Do not run backup in parallel with the datastore garbage collection, as it might harm the results of both processes.
Generally it is recommended to run the Tar Optimizer after the backup has been performed.
You can always do an offline backup. This requires a downtime of CRX, but can be quite efficient in terms of required time compared to an online backup.
In most cases you will use a filesystem snapshot to create a read-only copy of the storage at that time. To create a offline backup perform these steps:
stop the application
make a snapshot backup
start the application
As the snapshot backup usually takes only a few seconds, the entire downtime is less than a few minutes.
Instead of stopping CRX, you can also use calls to JMX MBeans to prevent CRX from writing to the disk, which reduces the time CRX is unavailable to seconds. This is described under Filesystem Snapshot Backup below.
This backup method creates a backup of the entire repository, including any applications deployed under it, such as CQ5. The backup includes content, version history, configuration, software, hotfixes, custom applications, log files, search indexes, and so on. If you are using clustering and if the shared folder is a subdirectory of crx-quickstart (either physically, or using a softlink), the shared directory is also backed up.
You can restore the entire repository (and any applications) at a later point.
This method operates as a hot or online backup so it can be performed while the repository is running. Therefore the repository is usable while the backup is running. This method works for the default, TarPM-based, CRX instances.
When creating a backup, you have the following options:
Backing up to a directory using CRX's integrated backup tool.
Backing up to a directory using a filesystem snapshot
In any case, the backup creates an image (or snapshot) of the repository. Then the systems backup agent should take care to actually transfer this image to a dedicated backup system (tape drive).
The online backup only backs up the file system. If you store the repository content and/or the repository files in a database, that database needs to backed up separately.
CRX Online Backup
An online backup of your repository lets you create, download, and delete backup files. It is a "hot" or "online" backup feature, so can be executed while the repository is being used normally in the read-write mode.
When starting a backup you can specify a Target Path and/or a Delay.
The backup files are usually saved in the parent folder of the folder holidng the quickstart jar file (.jar). For example, if you have the CRX jar file located under /InstallationKits/CRX, then the backup will be generated under /InstallationKits. You can also specify a target to a location of your choice.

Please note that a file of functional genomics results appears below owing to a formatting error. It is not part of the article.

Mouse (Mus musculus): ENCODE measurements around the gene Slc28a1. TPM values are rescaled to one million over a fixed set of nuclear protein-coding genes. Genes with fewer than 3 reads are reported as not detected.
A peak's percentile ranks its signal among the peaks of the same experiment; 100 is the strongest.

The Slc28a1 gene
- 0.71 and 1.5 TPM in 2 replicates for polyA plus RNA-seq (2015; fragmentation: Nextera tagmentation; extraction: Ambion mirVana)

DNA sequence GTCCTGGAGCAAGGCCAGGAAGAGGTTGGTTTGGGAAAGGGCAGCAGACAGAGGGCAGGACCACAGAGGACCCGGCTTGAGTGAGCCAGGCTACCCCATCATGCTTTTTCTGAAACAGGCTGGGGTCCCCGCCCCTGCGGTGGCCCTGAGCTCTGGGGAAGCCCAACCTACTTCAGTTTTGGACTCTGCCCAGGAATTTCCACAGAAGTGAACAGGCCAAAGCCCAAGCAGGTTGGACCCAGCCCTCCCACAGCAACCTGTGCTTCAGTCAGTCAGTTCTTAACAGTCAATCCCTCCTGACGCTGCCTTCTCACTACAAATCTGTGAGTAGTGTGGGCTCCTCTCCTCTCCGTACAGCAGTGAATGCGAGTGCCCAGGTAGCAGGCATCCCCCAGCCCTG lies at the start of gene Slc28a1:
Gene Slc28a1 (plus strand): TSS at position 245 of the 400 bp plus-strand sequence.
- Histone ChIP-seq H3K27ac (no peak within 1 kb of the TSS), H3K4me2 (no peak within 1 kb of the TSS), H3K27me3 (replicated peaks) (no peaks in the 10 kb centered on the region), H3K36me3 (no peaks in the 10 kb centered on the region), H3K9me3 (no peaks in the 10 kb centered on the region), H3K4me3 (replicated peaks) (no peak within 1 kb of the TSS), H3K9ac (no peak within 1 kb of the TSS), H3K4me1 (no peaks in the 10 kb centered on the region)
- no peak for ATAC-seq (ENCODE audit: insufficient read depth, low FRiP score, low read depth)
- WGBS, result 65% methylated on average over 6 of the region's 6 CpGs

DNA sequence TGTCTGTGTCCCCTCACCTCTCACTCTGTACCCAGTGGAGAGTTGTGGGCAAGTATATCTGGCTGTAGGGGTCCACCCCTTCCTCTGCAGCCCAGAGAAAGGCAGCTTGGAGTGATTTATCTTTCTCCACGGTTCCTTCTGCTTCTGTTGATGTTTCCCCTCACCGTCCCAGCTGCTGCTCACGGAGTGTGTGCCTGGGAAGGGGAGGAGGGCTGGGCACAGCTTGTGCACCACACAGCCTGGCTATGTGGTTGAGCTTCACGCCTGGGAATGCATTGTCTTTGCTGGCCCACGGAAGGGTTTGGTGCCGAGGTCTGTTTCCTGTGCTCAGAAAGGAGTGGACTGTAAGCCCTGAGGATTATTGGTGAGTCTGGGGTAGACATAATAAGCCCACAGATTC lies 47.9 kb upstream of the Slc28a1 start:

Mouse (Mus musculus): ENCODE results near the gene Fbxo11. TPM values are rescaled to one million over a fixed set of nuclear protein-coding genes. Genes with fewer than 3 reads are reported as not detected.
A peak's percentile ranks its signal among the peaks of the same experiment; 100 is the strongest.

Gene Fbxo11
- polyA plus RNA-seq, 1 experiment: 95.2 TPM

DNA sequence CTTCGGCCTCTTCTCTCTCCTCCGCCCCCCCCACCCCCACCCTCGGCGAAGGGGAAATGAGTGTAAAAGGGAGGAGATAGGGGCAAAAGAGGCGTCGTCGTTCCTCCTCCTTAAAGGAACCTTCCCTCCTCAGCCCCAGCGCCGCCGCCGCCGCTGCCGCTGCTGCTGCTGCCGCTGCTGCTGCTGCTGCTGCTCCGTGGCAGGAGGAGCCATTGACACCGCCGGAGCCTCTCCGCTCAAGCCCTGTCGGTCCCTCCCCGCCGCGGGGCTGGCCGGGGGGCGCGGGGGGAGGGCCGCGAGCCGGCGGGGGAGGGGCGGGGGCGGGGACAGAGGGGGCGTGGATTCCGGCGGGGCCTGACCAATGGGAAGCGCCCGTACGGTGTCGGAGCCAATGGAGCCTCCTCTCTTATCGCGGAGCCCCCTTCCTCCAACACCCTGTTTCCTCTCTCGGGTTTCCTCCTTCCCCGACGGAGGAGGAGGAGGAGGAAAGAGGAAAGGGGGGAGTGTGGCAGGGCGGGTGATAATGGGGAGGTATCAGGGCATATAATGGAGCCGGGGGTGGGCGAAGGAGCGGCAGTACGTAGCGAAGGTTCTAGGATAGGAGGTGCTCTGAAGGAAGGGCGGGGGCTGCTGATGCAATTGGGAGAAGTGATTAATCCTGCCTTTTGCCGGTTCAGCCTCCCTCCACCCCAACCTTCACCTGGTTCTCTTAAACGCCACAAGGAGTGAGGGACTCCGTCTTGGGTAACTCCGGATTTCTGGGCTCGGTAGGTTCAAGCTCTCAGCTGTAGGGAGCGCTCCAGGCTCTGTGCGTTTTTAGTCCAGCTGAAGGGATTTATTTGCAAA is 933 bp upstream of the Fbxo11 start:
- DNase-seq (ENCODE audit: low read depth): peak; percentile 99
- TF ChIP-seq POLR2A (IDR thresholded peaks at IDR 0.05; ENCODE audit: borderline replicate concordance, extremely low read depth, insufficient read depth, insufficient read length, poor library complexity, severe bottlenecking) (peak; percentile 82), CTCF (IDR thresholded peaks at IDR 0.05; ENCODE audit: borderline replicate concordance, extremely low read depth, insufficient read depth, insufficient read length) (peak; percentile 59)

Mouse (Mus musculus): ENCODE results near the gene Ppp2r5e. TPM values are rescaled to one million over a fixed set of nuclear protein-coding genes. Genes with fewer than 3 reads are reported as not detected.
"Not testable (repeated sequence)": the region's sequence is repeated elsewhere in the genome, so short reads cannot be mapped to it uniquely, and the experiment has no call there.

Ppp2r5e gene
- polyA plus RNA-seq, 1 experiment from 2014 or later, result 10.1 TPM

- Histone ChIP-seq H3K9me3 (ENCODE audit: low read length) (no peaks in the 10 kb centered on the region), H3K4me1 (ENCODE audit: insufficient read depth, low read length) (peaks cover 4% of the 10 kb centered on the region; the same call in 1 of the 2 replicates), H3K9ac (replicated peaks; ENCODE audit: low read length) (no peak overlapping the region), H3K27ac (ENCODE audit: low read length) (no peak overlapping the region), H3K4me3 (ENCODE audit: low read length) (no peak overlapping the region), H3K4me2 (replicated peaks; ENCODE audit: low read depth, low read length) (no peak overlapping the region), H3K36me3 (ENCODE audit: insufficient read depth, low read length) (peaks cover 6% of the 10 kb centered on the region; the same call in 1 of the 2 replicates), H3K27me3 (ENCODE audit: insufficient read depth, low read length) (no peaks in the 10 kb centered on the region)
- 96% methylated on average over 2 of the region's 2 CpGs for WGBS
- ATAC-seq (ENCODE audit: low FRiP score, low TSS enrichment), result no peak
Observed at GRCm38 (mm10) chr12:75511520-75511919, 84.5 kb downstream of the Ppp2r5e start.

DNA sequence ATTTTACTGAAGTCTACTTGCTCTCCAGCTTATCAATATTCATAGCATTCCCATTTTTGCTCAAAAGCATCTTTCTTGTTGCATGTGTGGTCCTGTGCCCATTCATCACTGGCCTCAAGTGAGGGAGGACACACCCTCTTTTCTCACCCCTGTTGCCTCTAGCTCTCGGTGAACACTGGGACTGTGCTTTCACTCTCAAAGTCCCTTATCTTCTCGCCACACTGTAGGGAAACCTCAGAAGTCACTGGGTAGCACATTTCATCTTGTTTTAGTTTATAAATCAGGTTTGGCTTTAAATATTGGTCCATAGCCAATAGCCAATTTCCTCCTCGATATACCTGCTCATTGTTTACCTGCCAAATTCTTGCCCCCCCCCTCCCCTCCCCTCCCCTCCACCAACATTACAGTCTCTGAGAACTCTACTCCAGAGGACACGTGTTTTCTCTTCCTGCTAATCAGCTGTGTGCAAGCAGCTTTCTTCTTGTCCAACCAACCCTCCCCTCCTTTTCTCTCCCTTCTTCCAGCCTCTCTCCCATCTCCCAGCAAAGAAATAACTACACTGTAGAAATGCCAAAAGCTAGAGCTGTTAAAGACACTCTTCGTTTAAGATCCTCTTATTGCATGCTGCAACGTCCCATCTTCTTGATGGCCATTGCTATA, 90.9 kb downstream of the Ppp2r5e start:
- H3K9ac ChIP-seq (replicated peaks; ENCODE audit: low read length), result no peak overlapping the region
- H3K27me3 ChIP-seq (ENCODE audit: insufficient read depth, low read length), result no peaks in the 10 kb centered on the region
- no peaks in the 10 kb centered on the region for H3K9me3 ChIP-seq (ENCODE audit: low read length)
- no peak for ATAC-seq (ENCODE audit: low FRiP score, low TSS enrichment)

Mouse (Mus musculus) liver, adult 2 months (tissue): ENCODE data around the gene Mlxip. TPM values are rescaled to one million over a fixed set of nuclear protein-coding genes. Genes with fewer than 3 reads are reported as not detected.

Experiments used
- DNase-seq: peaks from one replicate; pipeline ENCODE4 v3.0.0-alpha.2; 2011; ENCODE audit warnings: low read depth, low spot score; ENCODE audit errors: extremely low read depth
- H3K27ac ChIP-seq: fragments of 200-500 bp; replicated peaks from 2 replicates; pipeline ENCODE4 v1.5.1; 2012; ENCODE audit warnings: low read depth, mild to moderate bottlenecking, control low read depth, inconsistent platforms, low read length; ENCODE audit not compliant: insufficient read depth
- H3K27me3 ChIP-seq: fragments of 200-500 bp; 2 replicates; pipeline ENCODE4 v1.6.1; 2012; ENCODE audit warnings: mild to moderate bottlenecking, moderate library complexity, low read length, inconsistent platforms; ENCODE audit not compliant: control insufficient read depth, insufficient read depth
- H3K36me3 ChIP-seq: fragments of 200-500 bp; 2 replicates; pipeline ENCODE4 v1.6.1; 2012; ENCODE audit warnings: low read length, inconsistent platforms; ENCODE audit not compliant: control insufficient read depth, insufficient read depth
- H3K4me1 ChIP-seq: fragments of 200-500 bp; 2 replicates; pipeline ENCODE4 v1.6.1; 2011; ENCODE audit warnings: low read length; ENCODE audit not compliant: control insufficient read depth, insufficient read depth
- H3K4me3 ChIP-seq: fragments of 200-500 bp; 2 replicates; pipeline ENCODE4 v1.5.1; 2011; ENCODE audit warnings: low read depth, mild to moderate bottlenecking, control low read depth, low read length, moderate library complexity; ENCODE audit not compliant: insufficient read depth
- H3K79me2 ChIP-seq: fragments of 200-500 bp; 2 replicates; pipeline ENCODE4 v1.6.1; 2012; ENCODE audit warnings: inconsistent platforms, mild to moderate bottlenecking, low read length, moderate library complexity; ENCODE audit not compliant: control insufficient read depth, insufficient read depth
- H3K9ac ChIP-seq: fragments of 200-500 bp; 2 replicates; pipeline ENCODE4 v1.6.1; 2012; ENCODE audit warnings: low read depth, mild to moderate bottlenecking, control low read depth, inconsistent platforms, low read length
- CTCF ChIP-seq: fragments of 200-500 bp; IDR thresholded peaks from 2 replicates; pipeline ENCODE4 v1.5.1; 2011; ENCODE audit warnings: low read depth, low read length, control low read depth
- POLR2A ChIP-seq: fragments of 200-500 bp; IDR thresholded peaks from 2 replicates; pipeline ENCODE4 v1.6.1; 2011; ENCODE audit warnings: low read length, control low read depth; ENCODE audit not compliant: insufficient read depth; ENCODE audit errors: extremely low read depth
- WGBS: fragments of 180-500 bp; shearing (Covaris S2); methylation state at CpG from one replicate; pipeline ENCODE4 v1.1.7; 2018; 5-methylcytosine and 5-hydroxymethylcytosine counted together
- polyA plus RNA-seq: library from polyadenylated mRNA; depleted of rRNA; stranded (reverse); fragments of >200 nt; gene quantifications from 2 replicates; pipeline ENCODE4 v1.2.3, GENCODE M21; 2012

If the TargetPath is a directory, the image of the repository is created in this directory. If the same directory is used multiple times (or always) to storing backup,
modified files in the repository are modified accordingly in the TargetPath
deleted files in the repository are deleted in the TargetPath
created files in the repository are created in the TargetPath
If TargetPath is set to filename with the extension .zip, the repository is backupped to a temporary directory and then the content of this temporary directory is compressed and stored in the ZIP file.
This approach is discouraged, because
it requires additional disk storage during the backup process (temporary directory plus the zip file)
the compression process is done by the CRX and might influence its performance.
It delays the backup process.
Up to Java 1.6 Java is only able to create ZIP files up to a size of 4 gigabytes.
If you need to create a ZIP as backup format, you should backup to a directory and then use a compression program to create the zip file.
Indicates a time delay (in milliseconds), so that repository performance is not affected.
By default, the CRX backup runs at full speed. You can slow down creating an online backup, so that it does not slow down other tasks.
A delay of 1 millisecond typically results in 10% CPU usage, and a delay of 10 milliseconds usually results in less than 3% CPU usage. The total delay in seconds can be estimated as follows:
Repository size in MB * delay in milliseconds / 2 (if the zip option is used)
or / 4 (when backing up to a directory).
That means a backup to a directory of a 200 MB repository with 1 ms delay increases the backup time by about 50 seconds.
Click Start, a progress bar will indicate the progress of the backup.
You can Cancel a running backup at any time.
When the backup is complete the zip files are listed in the left pane of the console.
Backup files that are no longer needed can be removed using the console. Select the backup file in the left pane, then click Delete.
If you have backed up to a directory: after the backup process is finished CRX will not write to the target directory.
Automating CRX Online Backup
If possible, the online backup should be run when there is little load on the system, for example in the morning. By default the Tar PM optimization runs between 2 am and 5 am, which also slows down the system, that means a good time to run the online backup is 5 am.